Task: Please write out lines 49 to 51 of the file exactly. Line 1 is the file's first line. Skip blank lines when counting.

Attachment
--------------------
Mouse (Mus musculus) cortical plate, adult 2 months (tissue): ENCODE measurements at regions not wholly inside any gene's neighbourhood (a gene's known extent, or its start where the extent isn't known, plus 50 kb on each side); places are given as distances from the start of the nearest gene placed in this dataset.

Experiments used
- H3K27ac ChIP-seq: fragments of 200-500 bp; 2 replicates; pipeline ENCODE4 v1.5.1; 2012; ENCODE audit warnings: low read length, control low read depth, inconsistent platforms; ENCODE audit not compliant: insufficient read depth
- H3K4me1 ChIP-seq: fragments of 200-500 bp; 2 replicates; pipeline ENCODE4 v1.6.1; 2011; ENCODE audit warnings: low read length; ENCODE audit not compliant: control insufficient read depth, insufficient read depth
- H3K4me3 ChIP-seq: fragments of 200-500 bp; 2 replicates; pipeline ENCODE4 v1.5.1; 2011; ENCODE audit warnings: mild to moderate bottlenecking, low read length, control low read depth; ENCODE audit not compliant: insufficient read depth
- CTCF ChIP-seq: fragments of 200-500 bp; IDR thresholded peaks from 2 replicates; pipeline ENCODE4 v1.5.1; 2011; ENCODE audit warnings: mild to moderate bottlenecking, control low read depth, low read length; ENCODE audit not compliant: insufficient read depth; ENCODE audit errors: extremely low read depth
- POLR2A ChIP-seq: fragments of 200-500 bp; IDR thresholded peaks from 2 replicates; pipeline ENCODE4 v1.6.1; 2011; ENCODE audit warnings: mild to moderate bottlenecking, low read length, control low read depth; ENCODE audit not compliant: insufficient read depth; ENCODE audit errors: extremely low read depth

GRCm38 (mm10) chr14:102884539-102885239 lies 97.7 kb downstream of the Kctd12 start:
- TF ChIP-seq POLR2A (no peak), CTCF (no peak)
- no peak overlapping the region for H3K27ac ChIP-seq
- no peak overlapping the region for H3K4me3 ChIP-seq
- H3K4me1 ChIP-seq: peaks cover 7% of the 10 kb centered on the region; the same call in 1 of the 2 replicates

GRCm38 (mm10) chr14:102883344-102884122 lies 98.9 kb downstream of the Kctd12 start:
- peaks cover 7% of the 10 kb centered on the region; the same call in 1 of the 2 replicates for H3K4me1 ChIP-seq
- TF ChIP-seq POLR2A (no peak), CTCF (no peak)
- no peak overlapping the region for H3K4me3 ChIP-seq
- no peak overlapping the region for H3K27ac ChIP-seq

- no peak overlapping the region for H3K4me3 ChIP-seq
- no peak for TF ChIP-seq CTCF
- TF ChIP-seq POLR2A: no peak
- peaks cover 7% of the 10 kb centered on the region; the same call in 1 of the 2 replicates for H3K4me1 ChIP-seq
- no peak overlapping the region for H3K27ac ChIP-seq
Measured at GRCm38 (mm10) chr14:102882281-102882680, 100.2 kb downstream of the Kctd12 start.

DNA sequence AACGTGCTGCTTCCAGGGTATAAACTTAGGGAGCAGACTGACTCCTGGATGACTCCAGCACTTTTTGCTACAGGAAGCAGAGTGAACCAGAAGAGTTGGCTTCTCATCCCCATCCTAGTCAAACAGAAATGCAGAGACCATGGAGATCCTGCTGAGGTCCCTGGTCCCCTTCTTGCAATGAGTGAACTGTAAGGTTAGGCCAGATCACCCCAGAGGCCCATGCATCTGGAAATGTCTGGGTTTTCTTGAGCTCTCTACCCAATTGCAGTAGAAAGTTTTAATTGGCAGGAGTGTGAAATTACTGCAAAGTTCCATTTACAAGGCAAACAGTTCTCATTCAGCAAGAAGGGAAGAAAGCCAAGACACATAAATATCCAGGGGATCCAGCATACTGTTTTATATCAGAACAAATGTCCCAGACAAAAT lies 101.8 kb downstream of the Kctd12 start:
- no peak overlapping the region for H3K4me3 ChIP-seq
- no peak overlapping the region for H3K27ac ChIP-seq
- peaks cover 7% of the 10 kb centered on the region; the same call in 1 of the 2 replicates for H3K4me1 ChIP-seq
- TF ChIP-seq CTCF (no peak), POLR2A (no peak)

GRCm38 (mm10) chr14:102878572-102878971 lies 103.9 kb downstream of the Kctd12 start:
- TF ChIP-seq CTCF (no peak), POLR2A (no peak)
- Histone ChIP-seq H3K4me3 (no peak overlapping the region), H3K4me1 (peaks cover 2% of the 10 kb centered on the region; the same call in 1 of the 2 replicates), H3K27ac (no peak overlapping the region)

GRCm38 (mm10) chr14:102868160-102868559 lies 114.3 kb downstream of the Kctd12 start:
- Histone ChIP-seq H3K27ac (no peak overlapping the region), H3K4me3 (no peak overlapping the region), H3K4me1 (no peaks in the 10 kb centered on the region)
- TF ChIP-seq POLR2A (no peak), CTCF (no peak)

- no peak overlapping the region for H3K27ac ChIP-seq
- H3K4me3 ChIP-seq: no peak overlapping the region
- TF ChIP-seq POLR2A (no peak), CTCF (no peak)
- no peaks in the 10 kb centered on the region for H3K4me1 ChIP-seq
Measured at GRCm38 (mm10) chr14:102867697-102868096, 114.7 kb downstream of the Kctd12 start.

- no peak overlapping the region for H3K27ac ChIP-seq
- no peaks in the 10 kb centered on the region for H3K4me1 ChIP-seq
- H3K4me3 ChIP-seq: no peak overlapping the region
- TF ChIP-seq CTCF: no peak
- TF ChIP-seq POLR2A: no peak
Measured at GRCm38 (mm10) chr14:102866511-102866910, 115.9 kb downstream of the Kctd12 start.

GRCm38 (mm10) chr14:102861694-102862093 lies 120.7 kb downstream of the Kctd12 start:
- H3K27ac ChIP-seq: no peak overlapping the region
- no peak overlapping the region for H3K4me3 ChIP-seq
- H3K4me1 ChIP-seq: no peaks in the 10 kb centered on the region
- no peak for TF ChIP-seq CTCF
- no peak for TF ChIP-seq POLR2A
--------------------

- H3K4me1 ChIP-seq: no peaks in the 10 kb centered on the region
- no peak for TF ChIP-seq CTCF
- no peak for TF ChIP-seq POLR2A